Freedom Day

by Don Boudreaux on July 3, 2010

in Books, History, Nanny State, Regulation

Here’s a letter to the Washington Times:

Claire Gillen’s review of Leo Damrosch’s Tocqueville’s Discovery of America is superb (“When the aristocrat met democracy,” July 3).

With government now bossing us about as never before in personal matters – “Buy health insurance!” “‘Contribute’ to a government-run pension scheme!” “Eat less salt!” “Don’t smoke pot!” “Click It or Ticket!” “You may not use a credit card that Uncle Sam believes charges you too much!” – Tocqueville’s relevance remains intense.  This astute Frenchman asked “How can a populace unaccustomed to freedom in small concerns learn to use it temperately in great affairs?”*

Great question.  The nanny state might never become brutal, but – unless people learn to cherish freedom and accept responsibility – it is destined to become increasingly intrusive, controlling, and debilitating.  Vibrant freedom will be displaced by bleak conformity, officiously enforced.  And the spirit of ’76 will finally have died.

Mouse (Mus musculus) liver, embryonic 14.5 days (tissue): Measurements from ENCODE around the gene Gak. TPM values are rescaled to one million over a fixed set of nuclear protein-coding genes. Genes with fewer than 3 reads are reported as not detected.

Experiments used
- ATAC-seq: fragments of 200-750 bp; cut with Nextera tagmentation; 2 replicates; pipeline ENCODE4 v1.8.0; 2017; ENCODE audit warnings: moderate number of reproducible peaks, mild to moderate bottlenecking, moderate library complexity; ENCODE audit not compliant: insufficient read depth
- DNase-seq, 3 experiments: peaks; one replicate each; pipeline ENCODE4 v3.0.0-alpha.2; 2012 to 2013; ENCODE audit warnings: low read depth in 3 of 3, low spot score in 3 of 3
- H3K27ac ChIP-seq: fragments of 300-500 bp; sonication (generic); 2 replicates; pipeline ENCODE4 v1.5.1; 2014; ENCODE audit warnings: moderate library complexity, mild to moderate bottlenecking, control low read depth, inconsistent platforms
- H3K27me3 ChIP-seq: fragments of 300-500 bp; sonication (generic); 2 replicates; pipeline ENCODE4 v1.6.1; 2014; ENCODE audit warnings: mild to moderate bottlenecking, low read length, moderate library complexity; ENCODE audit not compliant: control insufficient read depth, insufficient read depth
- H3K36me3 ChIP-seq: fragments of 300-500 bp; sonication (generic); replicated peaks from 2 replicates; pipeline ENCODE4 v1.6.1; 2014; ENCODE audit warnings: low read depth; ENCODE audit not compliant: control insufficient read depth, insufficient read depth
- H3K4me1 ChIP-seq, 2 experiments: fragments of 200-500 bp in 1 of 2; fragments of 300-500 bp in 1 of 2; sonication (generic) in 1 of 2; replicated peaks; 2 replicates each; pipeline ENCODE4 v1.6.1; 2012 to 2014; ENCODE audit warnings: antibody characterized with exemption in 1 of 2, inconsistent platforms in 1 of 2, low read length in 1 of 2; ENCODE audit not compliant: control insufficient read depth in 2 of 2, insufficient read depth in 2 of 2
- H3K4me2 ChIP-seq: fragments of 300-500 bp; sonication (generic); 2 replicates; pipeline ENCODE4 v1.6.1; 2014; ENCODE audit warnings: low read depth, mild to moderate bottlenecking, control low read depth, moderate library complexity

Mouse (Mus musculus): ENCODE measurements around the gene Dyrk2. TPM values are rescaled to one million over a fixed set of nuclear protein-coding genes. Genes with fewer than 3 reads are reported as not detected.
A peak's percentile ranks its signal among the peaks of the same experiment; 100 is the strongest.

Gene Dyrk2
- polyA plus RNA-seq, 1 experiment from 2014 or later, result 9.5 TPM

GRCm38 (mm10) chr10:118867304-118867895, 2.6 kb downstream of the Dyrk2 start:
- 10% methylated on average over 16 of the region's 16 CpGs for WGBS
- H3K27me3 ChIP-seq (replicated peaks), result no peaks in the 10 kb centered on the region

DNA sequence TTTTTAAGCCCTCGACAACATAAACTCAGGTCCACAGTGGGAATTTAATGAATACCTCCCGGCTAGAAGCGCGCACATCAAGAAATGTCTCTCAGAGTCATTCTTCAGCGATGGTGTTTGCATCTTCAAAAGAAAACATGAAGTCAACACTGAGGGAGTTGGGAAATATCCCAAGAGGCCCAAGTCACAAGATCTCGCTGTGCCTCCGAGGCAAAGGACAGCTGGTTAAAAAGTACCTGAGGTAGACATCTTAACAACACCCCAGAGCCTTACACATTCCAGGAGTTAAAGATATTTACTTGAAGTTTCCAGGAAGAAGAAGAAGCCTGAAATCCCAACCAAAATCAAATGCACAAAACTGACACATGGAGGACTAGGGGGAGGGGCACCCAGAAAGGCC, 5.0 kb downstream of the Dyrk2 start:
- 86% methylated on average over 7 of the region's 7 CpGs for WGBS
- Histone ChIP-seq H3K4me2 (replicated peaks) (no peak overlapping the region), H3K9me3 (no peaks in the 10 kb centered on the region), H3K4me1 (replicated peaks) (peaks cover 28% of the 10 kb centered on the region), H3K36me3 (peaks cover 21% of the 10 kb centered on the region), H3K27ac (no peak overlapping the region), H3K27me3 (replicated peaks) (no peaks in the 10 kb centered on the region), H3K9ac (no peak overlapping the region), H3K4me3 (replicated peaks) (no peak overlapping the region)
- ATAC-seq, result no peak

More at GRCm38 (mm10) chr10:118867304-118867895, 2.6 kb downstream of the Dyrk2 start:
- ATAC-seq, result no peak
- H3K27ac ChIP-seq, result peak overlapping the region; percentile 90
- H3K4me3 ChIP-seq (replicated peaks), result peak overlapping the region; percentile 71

Sincerely,
Donald J. Boudreaux

* Alexis de Tocqueville, Democracy in America, trans. by Henry Reeve (Alfred A. Knopf, 1980 [1835 & 1840], p. 95.

And in celebration of tomorrow, I share this second quotation from Tocqueville; it’s from page 70 of the above edition of Democracy in America: “The Revolution of the United States was the result of a mature and reflecting preference for freedom and not of a vague or ill-defined craving for independence.”

Happy Freedom Day, my fellow Americans!

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